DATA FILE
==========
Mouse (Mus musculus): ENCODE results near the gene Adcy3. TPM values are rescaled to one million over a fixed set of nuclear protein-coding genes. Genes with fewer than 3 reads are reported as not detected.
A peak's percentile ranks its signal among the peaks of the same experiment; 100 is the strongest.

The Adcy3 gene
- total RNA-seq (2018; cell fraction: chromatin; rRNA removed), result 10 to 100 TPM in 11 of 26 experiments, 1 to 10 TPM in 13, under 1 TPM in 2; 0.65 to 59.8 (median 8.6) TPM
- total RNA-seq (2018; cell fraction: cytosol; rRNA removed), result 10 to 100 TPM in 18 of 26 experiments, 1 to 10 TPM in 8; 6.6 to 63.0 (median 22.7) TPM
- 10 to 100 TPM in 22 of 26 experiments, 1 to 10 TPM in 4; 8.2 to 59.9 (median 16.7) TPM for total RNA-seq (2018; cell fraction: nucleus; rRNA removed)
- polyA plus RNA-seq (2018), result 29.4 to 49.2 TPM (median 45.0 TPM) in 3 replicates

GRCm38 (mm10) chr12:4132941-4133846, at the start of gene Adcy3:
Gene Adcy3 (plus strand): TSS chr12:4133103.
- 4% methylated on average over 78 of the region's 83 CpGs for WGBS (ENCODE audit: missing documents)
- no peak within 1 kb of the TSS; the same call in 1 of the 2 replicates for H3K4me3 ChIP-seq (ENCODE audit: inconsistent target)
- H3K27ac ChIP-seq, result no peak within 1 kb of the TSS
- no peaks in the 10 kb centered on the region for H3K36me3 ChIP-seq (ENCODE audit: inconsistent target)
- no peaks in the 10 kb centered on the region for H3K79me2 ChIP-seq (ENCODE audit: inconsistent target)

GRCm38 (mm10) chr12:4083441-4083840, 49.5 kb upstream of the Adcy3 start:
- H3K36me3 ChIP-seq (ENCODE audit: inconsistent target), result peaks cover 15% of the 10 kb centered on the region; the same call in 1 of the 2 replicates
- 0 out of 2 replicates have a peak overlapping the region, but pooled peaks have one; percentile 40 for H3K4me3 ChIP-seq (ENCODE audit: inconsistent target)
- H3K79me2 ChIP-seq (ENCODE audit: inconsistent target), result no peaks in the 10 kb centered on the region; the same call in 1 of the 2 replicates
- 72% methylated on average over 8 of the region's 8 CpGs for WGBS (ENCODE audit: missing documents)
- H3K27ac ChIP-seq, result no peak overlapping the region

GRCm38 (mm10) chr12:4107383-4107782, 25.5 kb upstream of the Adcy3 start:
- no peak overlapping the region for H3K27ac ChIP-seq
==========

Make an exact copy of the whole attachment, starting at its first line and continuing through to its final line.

Mouse (Mus musculus): ENCODE results near the gene Adcy3. TPM values are rescaled to one million over a fixed set of nuclear protein-coding genes. Genes with fewer than 3 reads are reported as not detected.
A peak's percentile ranks its signal among the peaks of the same experiment; 100 is the strongest.

The Adcy3 gene
- total RNA-seq (2018; cell fraction: chromatin; rRNA removed), result 10 to 100 TPM in 11 of 26 experiments, 1 to 10 TPM in 13, under 1 TPM in 2; 0.65 to 59.8 (median 8.6) TPM
- total RNA-seq (2018; cell fraction: cytosol; rRNA removed), result 10 to 100 TPM in 18 of 26 experiments, 1 to 10 TPM in 8; 6.6 to 63.0 (median 22.7) TPM
- 10 to 100 TPM in 22 of 26 experiments, 1 to 10 TPM in 4; 8.2 to 59.9 (median 16.7) TPM for total RNA-seq (2018; cell fraction: nucleus; rRNA removed)
- polyA plus RNA-seq (2018), result 29.4 to 49.2 TPM (median 45.0 TPM) in 3 replicates

GRCm38 (mm10) chr12:4132941-4133846, at the start of gene Adcy3:
Gene Adcy3 (plus strand): TSS chr12:4133103.
- 4% methylated on average over 78 of the region's 83 CpGs for WGBS (ENCODE audit: missing documents)
- no peak within 1 kb of the TSS; the same call in 1 of the 2 replicates for H3K4me3 ChIP-seq (ENCODE audit: inconsistent target)
- H3K27ac ChIP-seq, result no peak within 1 kb of the TSS
- no peaks in the 10 kb centered on the region for H3K36me3 ChIP-seq (ENCODE audit: inconsistent target)
- no peaks in the 10 kb centered on the region for H3K79me2 ChIP-seq (ENCODE audit: inconsistent target)

GRCm38 (mm10) chr12:4083441-4083840, 49.5 kb upstream of the Adcy3 start:
- H3K36me3 ChIP-seq (ENCODE audit: inconsistent target), result peaks cover 15% of the 10 kb centered on the region; the same call in 1 of the 2 replicates
- 0 out of 2 replicates have a peak overlapping the region, but pooled peaks have one; percentile 40 for H3K4me3 ChIP-seq (ENCODE audit: inconsistent target)
- H3K79me2 ChIP-seq (ENCODE audit: inconsistent target), result no peaks in the 10 kb centered on the region; the same call in 1 of the 2 replicates
- 72% methylated on average over 8 of the region's 8 CpGs for WGBS (ENCODE audit: missing documents)
- H3K27ac ChIP-seq, result no peak overlapping the region

GRCm38 (mm10) chr12:4107383-4107782, 25.5 kb upstream of the Adcy3 start:
- no peak overlapping the region for H3K27ac ChIP-seq